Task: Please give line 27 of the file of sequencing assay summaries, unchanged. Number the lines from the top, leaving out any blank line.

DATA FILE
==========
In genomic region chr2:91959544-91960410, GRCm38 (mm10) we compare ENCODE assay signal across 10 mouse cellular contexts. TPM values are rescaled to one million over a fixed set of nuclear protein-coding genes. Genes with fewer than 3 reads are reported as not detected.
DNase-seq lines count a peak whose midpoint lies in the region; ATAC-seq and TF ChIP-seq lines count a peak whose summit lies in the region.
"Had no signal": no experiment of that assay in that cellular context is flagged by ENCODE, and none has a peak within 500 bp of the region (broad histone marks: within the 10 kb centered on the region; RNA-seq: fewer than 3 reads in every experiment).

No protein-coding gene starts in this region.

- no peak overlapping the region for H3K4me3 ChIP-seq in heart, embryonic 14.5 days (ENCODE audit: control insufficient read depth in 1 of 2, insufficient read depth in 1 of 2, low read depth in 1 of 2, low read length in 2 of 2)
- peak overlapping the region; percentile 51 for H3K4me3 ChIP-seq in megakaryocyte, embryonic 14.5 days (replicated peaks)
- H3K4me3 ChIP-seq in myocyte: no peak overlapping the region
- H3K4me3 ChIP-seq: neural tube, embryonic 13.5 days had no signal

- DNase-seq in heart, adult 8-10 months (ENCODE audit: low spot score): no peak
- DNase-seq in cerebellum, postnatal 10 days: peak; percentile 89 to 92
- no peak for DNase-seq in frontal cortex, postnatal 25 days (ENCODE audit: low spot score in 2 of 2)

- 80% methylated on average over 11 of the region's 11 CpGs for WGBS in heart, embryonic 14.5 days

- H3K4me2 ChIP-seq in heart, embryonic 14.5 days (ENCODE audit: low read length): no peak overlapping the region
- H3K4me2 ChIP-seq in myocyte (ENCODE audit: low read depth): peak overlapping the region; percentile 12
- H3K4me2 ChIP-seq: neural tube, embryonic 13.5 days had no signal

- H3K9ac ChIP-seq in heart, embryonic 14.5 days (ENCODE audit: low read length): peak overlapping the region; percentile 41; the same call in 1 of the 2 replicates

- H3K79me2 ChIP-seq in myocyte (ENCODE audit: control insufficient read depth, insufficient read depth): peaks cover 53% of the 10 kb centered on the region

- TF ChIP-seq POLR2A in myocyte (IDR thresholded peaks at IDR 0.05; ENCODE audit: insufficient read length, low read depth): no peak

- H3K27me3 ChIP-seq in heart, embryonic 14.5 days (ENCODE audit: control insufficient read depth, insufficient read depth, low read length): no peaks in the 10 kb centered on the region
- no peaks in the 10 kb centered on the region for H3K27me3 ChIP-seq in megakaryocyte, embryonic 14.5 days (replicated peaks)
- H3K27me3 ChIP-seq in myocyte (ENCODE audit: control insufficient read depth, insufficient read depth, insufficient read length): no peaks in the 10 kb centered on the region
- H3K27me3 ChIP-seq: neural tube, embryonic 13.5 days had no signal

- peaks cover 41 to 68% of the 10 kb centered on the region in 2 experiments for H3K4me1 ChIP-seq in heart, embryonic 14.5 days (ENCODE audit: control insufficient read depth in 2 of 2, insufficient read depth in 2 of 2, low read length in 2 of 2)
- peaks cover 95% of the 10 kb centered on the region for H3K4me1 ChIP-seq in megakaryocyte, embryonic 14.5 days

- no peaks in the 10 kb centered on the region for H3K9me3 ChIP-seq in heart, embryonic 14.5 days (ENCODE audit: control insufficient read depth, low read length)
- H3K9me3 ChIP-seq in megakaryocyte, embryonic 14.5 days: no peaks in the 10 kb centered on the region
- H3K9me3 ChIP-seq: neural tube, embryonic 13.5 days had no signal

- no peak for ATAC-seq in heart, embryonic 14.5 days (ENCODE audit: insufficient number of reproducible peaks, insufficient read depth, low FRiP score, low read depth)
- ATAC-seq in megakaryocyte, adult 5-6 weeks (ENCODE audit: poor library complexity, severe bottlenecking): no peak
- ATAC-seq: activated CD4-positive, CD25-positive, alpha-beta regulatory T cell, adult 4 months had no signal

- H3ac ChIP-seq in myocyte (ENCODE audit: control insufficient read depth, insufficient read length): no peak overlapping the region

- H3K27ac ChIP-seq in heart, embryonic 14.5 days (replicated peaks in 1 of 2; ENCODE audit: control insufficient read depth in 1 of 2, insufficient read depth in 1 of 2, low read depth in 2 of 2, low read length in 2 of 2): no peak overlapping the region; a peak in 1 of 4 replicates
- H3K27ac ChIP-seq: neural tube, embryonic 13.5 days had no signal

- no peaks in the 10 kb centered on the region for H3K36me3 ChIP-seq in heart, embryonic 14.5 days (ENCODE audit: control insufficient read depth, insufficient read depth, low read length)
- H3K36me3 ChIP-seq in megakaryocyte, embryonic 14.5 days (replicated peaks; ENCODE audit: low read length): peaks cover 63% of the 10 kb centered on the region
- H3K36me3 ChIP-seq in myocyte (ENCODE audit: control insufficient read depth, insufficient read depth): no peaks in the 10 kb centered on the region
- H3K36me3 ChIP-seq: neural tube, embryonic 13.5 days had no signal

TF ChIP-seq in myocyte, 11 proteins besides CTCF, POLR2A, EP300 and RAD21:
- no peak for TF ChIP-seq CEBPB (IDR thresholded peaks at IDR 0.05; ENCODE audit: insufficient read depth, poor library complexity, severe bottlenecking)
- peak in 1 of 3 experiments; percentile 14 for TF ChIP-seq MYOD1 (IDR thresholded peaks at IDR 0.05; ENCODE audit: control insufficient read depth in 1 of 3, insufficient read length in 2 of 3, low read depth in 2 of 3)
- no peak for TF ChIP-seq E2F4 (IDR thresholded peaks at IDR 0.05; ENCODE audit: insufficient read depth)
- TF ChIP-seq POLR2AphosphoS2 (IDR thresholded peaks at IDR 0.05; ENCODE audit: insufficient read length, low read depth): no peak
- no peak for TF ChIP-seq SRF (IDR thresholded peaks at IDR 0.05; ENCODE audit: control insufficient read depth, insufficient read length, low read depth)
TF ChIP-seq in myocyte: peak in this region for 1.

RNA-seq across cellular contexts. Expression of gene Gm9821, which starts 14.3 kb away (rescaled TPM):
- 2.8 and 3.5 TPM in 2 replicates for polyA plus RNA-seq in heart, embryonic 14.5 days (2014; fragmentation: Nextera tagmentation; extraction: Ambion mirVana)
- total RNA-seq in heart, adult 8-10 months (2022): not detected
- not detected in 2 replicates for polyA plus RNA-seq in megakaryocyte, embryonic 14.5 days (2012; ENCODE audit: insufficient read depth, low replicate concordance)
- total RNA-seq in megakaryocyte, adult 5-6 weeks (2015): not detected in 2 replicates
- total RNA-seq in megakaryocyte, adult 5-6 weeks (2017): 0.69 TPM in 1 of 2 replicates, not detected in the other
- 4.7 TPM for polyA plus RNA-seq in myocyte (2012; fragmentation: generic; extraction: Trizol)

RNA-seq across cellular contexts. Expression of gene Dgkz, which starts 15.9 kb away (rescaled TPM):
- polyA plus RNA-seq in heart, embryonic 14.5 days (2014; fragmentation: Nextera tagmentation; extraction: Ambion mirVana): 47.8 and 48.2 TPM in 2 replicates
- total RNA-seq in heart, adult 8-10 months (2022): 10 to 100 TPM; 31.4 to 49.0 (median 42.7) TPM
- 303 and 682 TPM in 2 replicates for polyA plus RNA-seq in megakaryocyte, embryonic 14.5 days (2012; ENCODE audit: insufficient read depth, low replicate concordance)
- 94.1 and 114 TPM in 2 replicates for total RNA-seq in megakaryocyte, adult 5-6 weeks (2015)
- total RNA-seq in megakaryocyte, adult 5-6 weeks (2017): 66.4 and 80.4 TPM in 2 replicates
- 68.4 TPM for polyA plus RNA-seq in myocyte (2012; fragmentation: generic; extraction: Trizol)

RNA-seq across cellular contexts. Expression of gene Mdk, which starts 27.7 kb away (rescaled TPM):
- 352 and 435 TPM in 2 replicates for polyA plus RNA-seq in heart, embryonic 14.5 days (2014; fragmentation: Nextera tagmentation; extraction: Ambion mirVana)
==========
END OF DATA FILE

- H3K9me3 ChIP-seq: neural tube, embryonic 13.5 days had no signal